I don’t know who will reach Mars first, Elon Musk, NASA astronauts, or Chinese Taikonauts. Whoever does must deal with serious problems of long-duration space flight, including lethal radiation and life support, plus issues of living, breathing, and raising food on Mars or other objects, such as Callisto, Jupiter’s second-largest moon. No natural object in the solar system other than Earth is inhabitable. Chris Wanjek, a science writer with NASA experience and solid knowledge of medical matters and nutrition, writes with humor; he was a contributing joke writer to the Tonight Show with Jay Leno. Wanjek advocates terraforming Mars to support human colonists. That means engineering changes in the planet to enable people to live there without resources from Earth. If you’re thinking of relocating from Earth, read Spacefarers first.

By Christopher Wanjek,

Why should I read it?

1 author picked Spacefarers as one of their favorite books, and they share why you should read it.

What is this book about?

A Telegraph Best Book of the Year

A wry and compelling take on the who, how, and why of near-future colonies in space. From bone-whittling microgravity to eye-popping profits, the risks and rewards of space settlement have never been so close at hand.

More than fifty years after the Apollo 11 moon landing, why is there so little human presence in space? Will we ever reach Mars? What will it take to become a multiplanet species, colonizing the solar system and traveling to other stars?

Spacefarers meets these questions head on. While many books have speculated on the possibility of…

Enterprise Stardust

By Karl-Herbert Scheer, Walter Ernsting,

Book cover of Enterprise Stardust

Oliver Strong Author Of The School of Hard Knocks

From the list on first contact science fiction.

Who am I?

I like this topic/theme because I’ve always enjoyed alien contact (in the future) in all forms of entertainment, also it is what I first took to when I began writing and I find this subject comes to me most readily. I guess it’s always on my mind since I’ve written every day for the past 13 years, mostly sci-fi novels/novellas of a similar theme, all these books influence my writing, even the comedy.

Oliver's book list on first contact science fiction

Why did Oliver love this book?

So some of you are sitting there thinking “Perry who?” well imagine him as the West German (it was first published in 1961) alternative to our Flash Gordon.

In book number one, Rhodan and his crew take off and make the first moon landing, their mission is disrupted by a crashed spacecraft. This is where they meet the Arkons, a sort of tall, large-headed alien with silver eyes, or hair, or both… it’s been a long time so don’t hold me to any of the details!

So these aliens from a super-intelligent species (Rhodan later in the series uses a device similar to the one in Battlefield Earth to increase his intelligence and psionic powers above even that of the Arkons) assist Rohdan in ending the cold war on Earth and uniting the planet.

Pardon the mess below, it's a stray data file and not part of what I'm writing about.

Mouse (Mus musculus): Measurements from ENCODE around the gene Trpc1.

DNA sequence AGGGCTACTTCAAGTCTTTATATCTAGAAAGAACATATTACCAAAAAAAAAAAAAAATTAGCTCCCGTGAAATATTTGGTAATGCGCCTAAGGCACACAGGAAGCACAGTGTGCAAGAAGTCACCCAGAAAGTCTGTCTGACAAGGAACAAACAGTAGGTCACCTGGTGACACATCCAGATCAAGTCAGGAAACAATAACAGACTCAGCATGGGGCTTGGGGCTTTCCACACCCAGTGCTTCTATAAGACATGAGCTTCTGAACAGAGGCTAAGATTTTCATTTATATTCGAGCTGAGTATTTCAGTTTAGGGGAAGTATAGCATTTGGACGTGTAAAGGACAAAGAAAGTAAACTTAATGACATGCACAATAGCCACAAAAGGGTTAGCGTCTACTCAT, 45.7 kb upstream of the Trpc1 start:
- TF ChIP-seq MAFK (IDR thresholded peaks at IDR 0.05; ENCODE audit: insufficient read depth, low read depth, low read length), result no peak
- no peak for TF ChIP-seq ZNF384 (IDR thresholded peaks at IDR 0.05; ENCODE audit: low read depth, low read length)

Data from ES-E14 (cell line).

The series runs for 126 books, mostly novellas, it’s typical Flash Gordon when it’s action time,…

By Karl-Herbert Scheer, Walter Ernsting,

Why should I read it?

1 author picked Enterprise Stardust as one of their favorite books, and they share why you should read it.

What is this book about?

The fate of Earth depended on one man deep in space.

The Full Cicada Moon

By Marilyn Hilton,

Book cover of The Full Cicada Moon

Ann E. Burg Author Of Flooded: Requiem for Johnstown

From the list on historical verse for middle schoolers.

Who am I?

Technology advances, scenery changes, but the human heart remains the same. As a writer, I hope to honor lives unnoticed or forgotten and have found that writing in verse affords me the truest, most uncorrupted pathway into the human heart. Each of the verse novels I’ve written or recommended here is spun from the strongest threads of time, place, and character. My hope is that the spare words within each book will build bridges across time and culture, and that those of us willing to open our hearts and cross these bridges will help create a more tolerant and peaceful world. 

Ann's book list on historical verse for middle schoolers

Why did Ann love this book?

This book is set in 1969, before the onslaught of cell phones and social media, when all eyes gazed upward toward the moon. Apollo 11 was preparing for its launch to the heavens, and the main character, Mimi Oliver dreams of becoming an astronaut. But first, as the daughter of a Japanese mother and Black father, Mimi needs to discover her own identity here on earth. The Full Cicada Moon illustrates my core belief that books build bridges between time and culture— just as Mimi does. 

By Marilyn Hilton,

Why should I read it?

1 author picked The Full Cicada Moon as one of their favorite books, and they share why you should read it.

What is this book about?

Inside Out and Back Again meets One Crazy Summer and Brown Girl Dreaming in this novel-in-verse about fitting in and standing up for what’s right

It's 1969, and the Apollo 11 mission is getting ready to go to the moon. But for half-black, half-Japanese Mimi, moving to a predominantly white Vermont town is enough to make her feel alien. Suddenly, Mimi's appearance is all anyone notices. She struggles to fit in with her classmates, even as she fights for her right to stand out by entering science competitions and joining Shop Class instead of Home Ec. And even though teachers…

The Darkest Dark